By JatinSuratwwala Managing Director and Chairman of Suratwwala Business Group Ltd
The Union Budget of 2022-2023 has come about during a pandemic the likes of which was last seen about a century back. In the meanwhile, humanity “progressed” by apparently making things that would make life better though it’s outcome at best can be called mixed. Cut to the present, the pandemic has ravaged industries including those related, directly or otherwise to real-estate and housing. Everything from the steel and cement industry to specialized equipment and brokerages have been affected.In some cases the effect has been bad – to the extent of a closure.
In the backdrop of such a state, it was expected that the budget would come up with measures to crank up the demand for realty with sops and incentives. With the pandemic being exceptionally harsh on the middle class which with its upward mobility was expected to take the country to higher grounds, it was expected that sops would be directed towards their welfare. Theirs’ is a precarious situation given that they miss out on most hand-outs, don’t have great inheritances and are most likely to slog hard for a better tomorrow.
In particular, expectations across the spectrum from the budget 2022-2023 ran on the following lines:
– Homebuyers. They expected to get more tax cuts and sops (rate cuts, higher standard deductions, more reliefs under individual heads and the likes) and higher relief on home loan rates besides some reliefs on the purchase of a second home. In the tax sops, the specific areas were standard deduction that was expected to increase cash available to buyers and relief on long-term capital gains besides minimum tax rebate of Rs 5 lakh as against the current limit of Rs 2 lakh.
– Developers. This group had expectations of an arrangement for soft loans to both complete projects besides starting new ones. Theirs being a large capital outflow business, the slightest slack in demand means their taps runs dry pretty fast. With the pandemic putting a complete stop on new buys (itself related to an overall industrial slowdown of epic proportions), realtors and builders find themselves short on cash to complete projects or initiate newer ones. They were expecting sops in the form of soft loans to tide over the crises. It didn’t come about in any material form. The other expectation was of relief on GST (a single slab, relaxation in under-construction realty, and reduction in taxes on key raw materials). The latter in no small measure would bring down prices and make new realty affordable to a larger section of buyers.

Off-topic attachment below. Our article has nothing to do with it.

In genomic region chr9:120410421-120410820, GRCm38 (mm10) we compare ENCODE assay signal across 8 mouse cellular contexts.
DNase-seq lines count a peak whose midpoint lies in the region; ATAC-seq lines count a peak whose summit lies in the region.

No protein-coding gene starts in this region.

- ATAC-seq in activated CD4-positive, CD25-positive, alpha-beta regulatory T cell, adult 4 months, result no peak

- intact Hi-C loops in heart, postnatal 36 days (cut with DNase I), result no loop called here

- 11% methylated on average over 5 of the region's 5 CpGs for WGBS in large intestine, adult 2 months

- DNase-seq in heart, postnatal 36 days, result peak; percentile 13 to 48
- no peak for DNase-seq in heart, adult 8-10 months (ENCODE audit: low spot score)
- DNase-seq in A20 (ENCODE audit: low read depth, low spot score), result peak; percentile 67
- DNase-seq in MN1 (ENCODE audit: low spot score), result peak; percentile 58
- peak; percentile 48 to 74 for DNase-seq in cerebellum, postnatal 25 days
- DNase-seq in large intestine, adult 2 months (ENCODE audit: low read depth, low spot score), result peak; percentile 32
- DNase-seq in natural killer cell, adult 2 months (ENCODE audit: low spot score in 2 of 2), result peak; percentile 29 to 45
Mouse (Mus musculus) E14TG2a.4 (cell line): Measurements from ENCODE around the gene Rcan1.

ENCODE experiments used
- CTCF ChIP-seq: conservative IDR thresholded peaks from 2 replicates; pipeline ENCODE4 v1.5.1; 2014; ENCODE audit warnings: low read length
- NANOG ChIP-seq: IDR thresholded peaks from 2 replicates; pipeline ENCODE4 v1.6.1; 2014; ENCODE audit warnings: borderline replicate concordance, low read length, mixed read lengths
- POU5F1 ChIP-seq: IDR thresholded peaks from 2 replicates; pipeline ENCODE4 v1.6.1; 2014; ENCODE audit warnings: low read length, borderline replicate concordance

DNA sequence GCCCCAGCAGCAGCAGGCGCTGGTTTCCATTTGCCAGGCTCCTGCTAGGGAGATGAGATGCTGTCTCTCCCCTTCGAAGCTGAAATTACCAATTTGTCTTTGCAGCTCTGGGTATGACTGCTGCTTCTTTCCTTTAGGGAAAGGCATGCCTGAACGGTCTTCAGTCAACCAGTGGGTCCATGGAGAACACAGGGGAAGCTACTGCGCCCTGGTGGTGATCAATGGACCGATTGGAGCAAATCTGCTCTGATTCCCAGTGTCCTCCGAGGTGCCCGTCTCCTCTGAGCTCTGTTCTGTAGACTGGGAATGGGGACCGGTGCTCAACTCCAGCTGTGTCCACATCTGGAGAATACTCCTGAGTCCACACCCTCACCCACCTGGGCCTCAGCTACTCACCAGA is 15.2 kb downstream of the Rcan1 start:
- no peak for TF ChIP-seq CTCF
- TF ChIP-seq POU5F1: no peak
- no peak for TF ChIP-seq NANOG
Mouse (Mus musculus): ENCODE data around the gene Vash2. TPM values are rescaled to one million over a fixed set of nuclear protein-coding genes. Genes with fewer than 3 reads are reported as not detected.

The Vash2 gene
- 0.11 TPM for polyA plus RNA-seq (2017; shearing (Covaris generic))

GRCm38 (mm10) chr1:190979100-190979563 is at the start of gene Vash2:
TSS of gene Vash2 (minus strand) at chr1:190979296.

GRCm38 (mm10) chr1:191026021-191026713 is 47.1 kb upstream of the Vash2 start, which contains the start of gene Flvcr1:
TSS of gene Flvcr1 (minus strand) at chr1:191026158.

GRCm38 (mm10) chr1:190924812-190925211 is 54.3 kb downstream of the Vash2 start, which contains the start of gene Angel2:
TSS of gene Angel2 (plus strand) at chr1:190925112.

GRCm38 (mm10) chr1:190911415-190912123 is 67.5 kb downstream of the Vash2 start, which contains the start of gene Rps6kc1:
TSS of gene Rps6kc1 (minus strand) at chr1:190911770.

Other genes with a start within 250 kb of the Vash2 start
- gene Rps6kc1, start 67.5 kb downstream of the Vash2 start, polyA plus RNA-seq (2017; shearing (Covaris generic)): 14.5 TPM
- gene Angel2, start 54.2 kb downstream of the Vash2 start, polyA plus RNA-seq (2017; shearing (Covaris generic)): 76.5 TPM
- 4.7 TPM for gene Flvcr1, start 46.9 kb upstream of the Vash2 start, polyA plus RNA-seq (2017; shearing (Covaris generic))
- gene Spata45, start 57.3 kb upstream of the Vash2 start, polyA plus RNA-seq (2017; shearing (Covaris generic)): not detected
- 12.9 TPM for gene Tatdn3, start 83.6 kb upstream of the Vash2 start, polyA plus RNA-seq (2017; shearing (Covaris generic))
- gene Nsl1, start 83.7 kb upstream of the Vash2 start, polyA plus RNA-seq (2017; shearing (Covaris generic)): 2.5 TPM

– Providers of raw materials. Steel, cement, construction equipment as industries completely depends upon demand for realty, homes, commercial real-estate, factories and the likes. Higher the demand for realty, more do these industries flourish. Per-se not directly related to the budget, any increase in off-take of steel and cement is bound to get the industry cranking up for good times. Issues including GST rates, soft loans and the likes only make things sweeter for the industry by pushing up margins. That said, what really get the industry going is higher demand for homes, offices, factories and the likes.
The highlights of the budget 2022-2023 vis-à-vis the building, construction and realty industry ran in particular on the following lines:
- Affordable housing: It saw a proposal to allocateRs 48,000 crore for the completion of construction of 80 lakh houses in the category
- Infrastructure, in particular roads: The budget clearly stated the need for a master-plan for expressways that would be implemented in the interim year. Add to this, plans to build an additional 25000 kms of highway during the budgetary year 2022-2023
- World-class rail infrastructure with 100 Gatishakti cargo terminals in 3 years
- Planned urban development: Reviving urban planning and housing with better infrastructure + identification and recording of land-parcels in urban centres with better documentation procedures + 1 nation 1 registration for land reforms
All this in the present scenario leads to the following conclusions:
- Housing benefits for a certain category! With the government itself allocating a sizable chunk for affordable housing, this category which is mostly the urban and rural poor could see their dreams materialize. The same can’t be said for the other sectors where there’s no allocation or tax benefits or other sops
- Builders! They too get no direct benefit. That said, a perceived GDP growth of 9.2% (as per RBI) in fin year 2022-2023 could bring money into people’s hands with overall buying sentiments buoying later in the year.
- Infrastructure projects! Infra has got a major push in the budget, be it for roads, rail or logistics infrastructure. This could have multiple benefits including increasing employment, and bigger markets for steel and cement. In the later years, these developments could be the reason for higher growth, both domestically and for exports leading to a positive addition to GDP.
- Steel and cement industry! Continuing from the above, this budget could give the right shot in the arm to the steel and cement industries which have seen low offtakes due to the lockdown and related slowdown. This industry could then contribute to employment and sustaining GDP growth later in the year.
In sum, the budget shall have a mixed outcome.
Corporate Comm India (CCI Newswire)